The Corresponence of James McNeil Whistler
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System Number: 11426
Date: 6 October [1889][1]
Author: JW
Place: Amsterdam
Recipient: Editor, New York Herald[2]
Place: New York
Repository: Published
Document Type: PLc[3]


SIR, -

I beg that you will kindly print immediately these, my regrets, that General Rush Hawkins[4] should have been spurred into unwonted and unbecoming expression by what I myself read with considerable bewilderment in the New York Herald, October 3[5], under the head of "Whistler's Grievance."

I can assure the gallant soldier that I have no grievance.

Had I known that, when — over what takes the place of wine and walnuts in Holland — I remembered lightly the military methods of the jury, I was being "interviewed," I should have adopted as serious a tone as the original farce would admit of; or I might have even refused to be a party at all to the infliction upon your readers of so old and threadbare a story as that of the raid upon the works of art in the American section of the Universal Exhibition.

[p. 2] Your correspondent, I fancy, felt much more warmly, than did I, wrongs that - who knows? - are doubtless rights in the army; and my sympathies, I confess, are completely with the General, who did only, as he complains, his duty in that state of life in which it had pleased God, and the War Department, to call him, when, according to order, he signed that naïvely authoritative note, circular, warrant, or what not - for he did irretrievably fasten his name to it, whether with pen or print, thereby hopelessly making the letter his own. Thus have we responsibility, like greatness, sometimes thrust upon us.

On receipt of the document I came - I saw the commanding officer, who, until now, I fondly trusted, would ever remember me as pleasantly as I do himself - and, knowing despatch in all military matters to be of great importance, I then and there relieved him of the troublesome etchings, and carried off the painting.

It is a sad shock to me to find that the good General speaks of me without affection, and that he evinces even joy when he says with a view to my entire discomfiture:— "While we rejected only ten of his etchings, the English department rejected eighteen of them, and of the nine accepted, only hung two on the line."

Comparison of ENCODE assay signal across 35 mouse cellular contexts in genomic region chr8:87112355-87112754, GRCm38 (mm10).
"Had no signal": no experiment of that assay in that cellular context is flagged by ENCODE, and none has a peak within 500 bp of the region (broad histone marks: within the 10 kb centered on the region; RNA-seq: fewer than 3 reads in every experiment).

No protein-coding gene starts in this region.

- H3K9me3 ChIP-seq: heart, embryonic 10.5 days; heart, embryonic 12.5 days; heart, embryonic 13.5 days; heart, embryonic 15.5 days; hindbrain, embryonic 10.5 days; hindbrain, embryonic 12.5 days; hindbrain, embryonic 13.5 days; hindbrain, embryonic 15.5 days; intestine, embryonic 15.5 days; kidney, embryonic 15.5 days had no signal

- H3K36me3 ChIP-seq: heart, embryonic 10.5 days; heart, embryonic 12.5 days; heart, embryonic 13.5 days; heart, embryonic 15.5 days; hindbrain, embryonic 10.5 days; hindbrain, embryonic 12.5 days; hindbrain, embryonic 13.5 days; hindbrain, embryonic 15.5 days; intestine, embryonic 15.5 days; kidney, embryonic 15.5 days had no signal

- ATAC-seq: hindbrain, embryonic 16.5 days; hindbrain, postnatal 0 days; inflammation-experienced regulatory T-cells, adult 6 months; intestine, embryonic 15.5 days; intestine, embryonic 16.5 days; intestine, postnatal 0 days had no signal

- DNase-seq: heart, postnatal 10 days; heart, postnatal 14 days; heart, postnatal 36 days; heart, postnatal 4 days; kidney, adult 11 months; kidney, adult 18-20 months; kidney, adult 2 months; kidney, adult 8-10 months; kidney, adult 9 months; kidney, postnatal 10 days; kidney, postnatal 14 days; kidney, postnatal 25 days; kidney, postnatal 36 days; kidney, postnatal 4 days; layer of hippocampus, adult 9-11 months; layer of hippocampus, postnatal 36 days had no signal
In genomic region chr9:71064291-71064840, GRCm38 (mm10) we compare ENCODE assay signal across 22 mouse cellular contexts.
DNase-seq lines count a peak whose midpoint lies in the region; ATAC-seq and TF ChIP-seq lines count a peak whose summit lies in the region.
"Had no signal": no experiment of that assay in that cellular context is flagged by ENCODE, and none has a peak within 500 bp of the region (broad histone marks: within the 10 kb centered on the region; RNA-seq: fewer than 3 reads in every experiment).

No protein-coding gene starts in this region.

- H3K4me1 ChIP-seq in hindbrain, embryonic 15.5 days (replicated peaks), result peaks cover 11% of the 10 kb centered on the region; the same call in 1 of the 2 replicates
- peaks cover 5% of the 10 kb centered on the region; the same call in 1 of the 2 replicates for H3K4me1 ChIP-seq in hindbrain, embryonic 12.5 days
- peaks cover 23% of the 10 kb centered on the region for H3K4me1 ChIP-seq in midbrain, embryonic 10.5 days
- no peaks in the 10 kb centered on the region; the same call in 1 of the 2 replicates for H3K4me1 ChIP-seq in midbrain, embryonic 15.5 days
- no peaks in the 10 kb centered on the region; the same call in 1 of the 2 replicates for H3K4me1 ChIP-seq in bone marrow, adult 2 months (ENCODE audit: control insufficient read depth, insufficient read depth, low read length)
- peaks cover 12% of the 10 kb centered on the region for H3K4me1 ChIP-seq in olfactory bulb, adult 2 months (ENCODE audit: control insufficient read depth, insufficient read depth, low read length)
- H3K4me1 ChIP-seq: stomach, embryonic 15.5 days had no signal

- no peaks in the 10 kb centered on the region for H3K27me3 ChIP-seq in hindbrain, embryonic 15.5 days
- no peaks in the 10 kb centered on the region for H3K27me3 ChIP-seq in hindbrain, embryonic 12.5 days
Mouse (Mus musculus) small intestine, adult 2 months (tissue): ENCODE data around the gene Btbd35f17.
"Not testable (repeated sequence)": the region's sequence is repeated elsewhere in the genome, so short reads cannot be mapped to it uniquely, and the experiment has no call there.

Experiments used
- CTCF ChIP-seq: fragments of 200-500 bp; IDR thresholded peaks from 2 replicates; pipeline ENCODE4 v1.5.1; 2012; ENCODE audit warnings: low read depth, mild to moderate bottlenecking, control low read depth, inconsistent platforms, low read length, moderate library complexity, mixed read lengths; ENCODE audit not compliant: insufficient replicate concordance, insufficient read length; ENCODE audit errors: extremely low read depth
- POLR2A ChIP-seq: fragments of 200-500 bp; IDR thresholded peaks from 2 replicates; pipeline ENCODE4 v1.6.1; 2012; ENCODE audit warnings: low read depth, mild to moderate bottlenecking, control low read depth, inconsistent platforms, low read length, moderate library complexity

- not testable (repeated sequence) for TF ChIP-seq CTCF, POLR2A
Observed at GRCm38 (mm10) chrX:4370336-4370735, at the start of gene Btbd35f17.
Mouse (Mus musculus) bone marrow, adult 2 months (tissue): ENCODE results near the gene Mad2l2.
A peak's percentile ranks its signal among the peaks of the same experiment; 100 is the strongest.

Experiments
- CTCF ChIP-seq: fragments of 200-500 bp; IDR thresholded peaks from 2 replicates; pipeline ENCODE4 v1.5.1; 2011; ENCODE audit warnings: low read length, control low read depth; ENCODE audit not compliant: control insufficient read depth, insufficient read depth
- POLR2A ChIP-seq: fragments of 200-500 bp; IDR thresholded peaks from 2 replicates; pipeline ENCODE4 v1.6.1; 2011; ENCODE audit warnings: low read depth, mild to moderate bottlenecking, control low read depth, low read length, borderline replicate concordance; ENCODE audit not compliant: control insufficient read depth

Now, he is wrong! — the General is wrong.

The etchings now hanging in the English section[6] — [p. 3] and perfect is their hanging, notwithstanding General Hawkins's flattering anxiety — are the only ones I sent there.

In the haste and enthusiasm of your interviewer, I have, on this point, been misunderstood.

There was moreover here no question of submitting them to a "competent and impartial jury of his peers" — one of whom, by the way, I am informed upon undoubted authority, had never before come upon an "etching" in his hitherto happy and unchequered Western career.

We all knew that the space allotted to the English department was exceedingly limited, and each one refrained from abusing it. Here I would point out again, hoping this time to be clearly understood, that, had the methods employed in the American camp been more civil, if less military, all further difficulties might have been avoided. Had I been properly advised that the room was less than the demand for place, I would, of course, have instantly begged the gentlemen of the jury to choose, from among the number, what etchings they pleased. So the matter would have ended, and you, Sir, would have been without this charming communication!

The pretty embarrassment of General Hawkins on the occasion of my visit, I myself liked, thinking it [p. 4] seemly, and part of the good form of a West Point man, who is taught that a drum-head court martial — and what else in the experience of this finished officer should so fit him for sitting in judgment upon pictures? — should be presided at with grave and softened demeanour.

If I mistook the General's manner, it is another illusion the less.

And I have, Sir,
the honour to be,
Your obedient servant,

[butterfly signature]


Oct. 6.

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1.  6 October [1889]
Year dated from publication (see below).

2.  Editor, New York Herald
Published in New York Herald, 6 October 1889.

3.  PLc
Transcribed as published in Whistler, James McNeill, The Gentle Art of Making Enemies, London and New York, 1890, pp. 273-76 under the heading 'Whistler's Grievance'.

4.  General Rush Hawkins
Gen. Rush Christopher Hawkins (1831-1920), U. S. commissioner for Fine Art at the Paris Universal Exposition in 1889 [more].

5.  October 3
Published in New York Herald, 3 October 1889.

6.  English section
Universal Exhibition, Paris, 1889.